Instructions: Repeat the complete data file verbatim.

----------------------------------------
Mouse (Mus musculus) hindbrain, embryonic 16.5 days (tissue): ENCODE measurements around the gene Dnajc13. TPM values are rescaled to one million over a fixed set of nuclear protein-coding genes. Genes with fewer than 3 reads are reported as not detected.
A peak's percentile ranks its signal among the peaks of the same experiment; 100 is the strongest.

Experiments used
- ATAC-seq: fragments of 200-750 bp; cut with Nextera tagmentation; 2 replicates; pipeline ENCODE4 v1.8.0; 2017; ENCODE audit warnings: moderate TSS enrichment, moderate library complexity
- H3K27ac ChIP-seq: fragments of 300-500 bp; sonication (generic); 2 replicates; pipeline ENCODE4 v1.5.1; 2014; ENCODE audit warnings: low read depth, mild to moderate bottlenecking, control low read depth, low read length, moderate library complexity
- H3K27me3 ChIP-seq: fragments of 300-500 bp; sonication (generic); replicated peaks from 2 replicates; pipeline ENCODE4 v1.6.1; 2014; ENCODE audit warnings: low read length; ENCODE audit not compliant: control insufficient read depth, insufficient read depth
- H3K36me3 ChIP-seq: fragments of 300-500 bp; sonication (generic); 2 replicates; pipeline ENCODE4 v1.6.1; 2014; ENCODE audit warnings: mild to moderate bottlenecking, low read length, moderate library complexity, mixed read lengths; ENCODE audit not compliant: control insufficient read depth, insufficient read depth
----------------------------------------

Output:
Mouse (Mus musculus) hindbrain, embryonic 16.5 days (tissue): ENCODE measurements around the gene Dnajc13. TPM values are rescaled to one million over a fixed set of nuclear protein-coding genes. Genes with fewer than 3 reads are reported as not detected.
A peak's percentile ranks its signal among the peaks of the same experiment; 100 is the strongest.

Experiments used
- ATAC-seq: fragments of 200-750 bp; cut with Nextera tagmentation; 2 replicates; pipeline ENCODE4 v1.8.0; 2017; ENCODE audit warnings: moderate TSS enrichment, moderate library complexity
- H3K27ac ChIP-seq: fragments of 300-500 bp; sonication (generic); 2 replicates; pipeline ENCODE4 v1.5.1; 2014; ENCODE audit warnings: low read depth, mild to moderate bottlenecking, control low read depth, low read length, moderate library complexity
- H3K27me3 ChIP-seq: fragments of 300-500 bp; sonication (generic); replicated peaks from 2 replicates; pipeline ENCODE4 v1.6.1; 2014; ENCODE audit warnings: low read length; ENCODE audit not compliant: control insufficient read depth, insufficient read depth
- H3K36me3 ChIP-seq: fragments of 300-500 bp; sonication (generic); 2 replicates; pipeline ENCODE4 v1.6.1; 2014; ENCODE audit warnings: mild to moderate bottlenecking, low read length, moderate library complexity, mixed read lengths; ENCODE audit not compliant: control insufficient read depth, insufficient read depth